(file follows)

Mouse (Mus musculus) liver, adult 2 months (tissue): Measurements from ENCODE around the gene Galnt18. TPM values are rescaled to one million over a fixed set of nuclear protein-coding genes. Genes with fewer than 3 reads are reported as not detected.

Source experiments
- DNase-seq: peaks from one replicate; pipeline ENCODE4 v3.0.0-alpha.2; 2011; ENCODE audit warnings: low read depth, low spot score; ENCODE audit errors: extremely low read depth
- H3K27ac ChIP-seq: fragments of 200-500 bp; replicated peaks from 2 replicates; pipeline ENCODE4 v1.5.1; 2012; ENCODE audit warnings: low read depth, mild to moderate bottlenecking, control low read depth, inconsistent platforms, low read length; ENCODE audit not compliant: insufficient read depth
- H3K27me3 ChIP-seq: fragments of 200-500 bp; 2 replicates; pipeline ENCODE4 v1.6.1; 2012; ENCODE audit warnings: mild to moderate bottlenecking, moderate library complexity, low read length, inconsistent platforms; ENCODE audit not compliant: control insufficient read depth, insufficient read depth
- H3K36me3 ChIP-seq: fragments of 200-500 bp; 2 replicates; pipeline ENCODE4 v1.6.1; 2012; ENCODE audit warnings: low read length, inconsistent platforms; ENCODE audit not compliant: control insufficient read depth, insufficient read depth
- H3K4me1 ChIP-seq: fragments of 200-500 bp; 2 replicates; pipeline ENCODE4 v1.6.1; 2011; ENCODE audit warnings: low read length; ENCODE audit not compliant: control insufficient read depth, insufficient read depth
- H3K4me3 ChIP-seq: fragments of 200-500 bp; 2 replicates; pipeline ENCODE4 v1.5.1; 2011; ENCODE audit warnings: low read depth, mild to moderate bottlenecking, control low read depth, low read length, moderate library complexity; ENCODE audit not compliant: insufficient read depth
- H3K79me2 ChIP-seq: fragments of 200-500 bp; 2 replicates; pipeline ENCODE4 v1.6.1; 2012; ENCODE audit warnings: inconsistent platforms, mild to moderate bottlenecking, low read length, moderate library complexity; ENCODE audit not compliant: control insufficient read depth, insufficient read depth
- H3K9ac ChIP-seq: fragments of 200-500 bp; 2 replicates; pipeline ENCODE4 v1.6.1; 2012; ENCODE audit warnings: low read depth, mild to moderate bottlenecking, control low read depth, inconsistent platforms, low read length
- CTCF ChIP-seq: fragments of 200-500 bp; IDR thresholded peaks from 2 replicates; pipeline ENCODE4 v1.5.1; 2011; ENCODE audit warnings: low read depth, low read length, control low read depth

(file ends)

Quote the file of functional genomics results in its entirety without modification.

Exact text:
Mouse (Mus musculus) liver, adult 2 months (tissue): Measurements from ENCODE around the gene Galnt18. TPM values are rescaled to one million over a fixed set of nuclear protein-coding genes. Genes with fewer than 3 reads are reported as not detected.

Source experiments
- DNase-seq: peaks from one replicate; pipeline ENCODE4 v3.0.0-alpha.2; 2011; ENCODE audit warnings: low read depth, low spot score; ENCODE audit errors: extremely low read depth
- H3K27ac ChIP-seq: fragments of 200-500 bp; replicated peaks from 2 replicates; pipeline ENCODE4 v1.5.1; 2012; ENCODE audit warnings: low read depth, mild to moderate bottlenecking, control low read depth, inconsistent platforms, low read length; ENCODE audit not compliant: insufficient read depth
- H3K27me3 ChIP-seq: fragments of 200-500 bp; 2 replicates; pipeline ENCODE4 v1.6.1; 2012; ENCODE audit warnings: mild to moderate bottlenecking, moderate library complexity, low read length, inconsistent platforms; ENCODE audit not compliant: control insufficient read depth, insufficient read depth
- H3K36me3 ChIP-seq: fragments of 200-500 bp; 2 replicates; pipeline ENCODE4 v1.6.1; 2012; ENCODE audit warnings: low read length, inconsistent platforms; ENCODE audit not compliant: control insufficient read depth, insufficient read depth
- H3K4me1 ChIP-seq: fragments of 200-500 bp; 2 replicates; pipeline ENCODE4 v1.6.1; 2011; ENCODE audit warnings: low read length; ENCODE audit not compliant: control insufficient read depth, insufficient read depth
- H3K4me3 ChIP-seq: fragments of 200-500 bp; 2 replicates; pipeline ENCODE4 v1.5.1; 2011; ENCODE audit warnings: low read depth, mild to moderate bottlenecking, control low read depth, low read length, moderate library complexity; ENCODE audit not compliant: insufficient read depth
- H3K79me2 ChIP-seq: fragments of 200-500 bp; 2 replicates; pipeline ENCODE4 v1.6.1; 2012; ENCODE audit warnings: inconsistent platforms, mild to moderate bottlenecking, low read length, moderate library complexity; ENCODE audit not compliant: control insufficient read depth, insufficient read depth
- H3K9ac ChIP-seq: fragments of 200-500 bp; 2 replicates; pipeline ENCODE4 v1.6.1; 2012; ENCODE audit warnings: low read depth, mild to moderate bottlenecking, control low read depth, inconsistent platforms, low read length
- CTCF ChIP-seq: fragments of 200-500 bp; IDR thresholded peaks from 2 replicates; pipeline ENCODE4 v1.5.1; 2011; ENCODE audit warnings: low read depth, low read length, control low read depth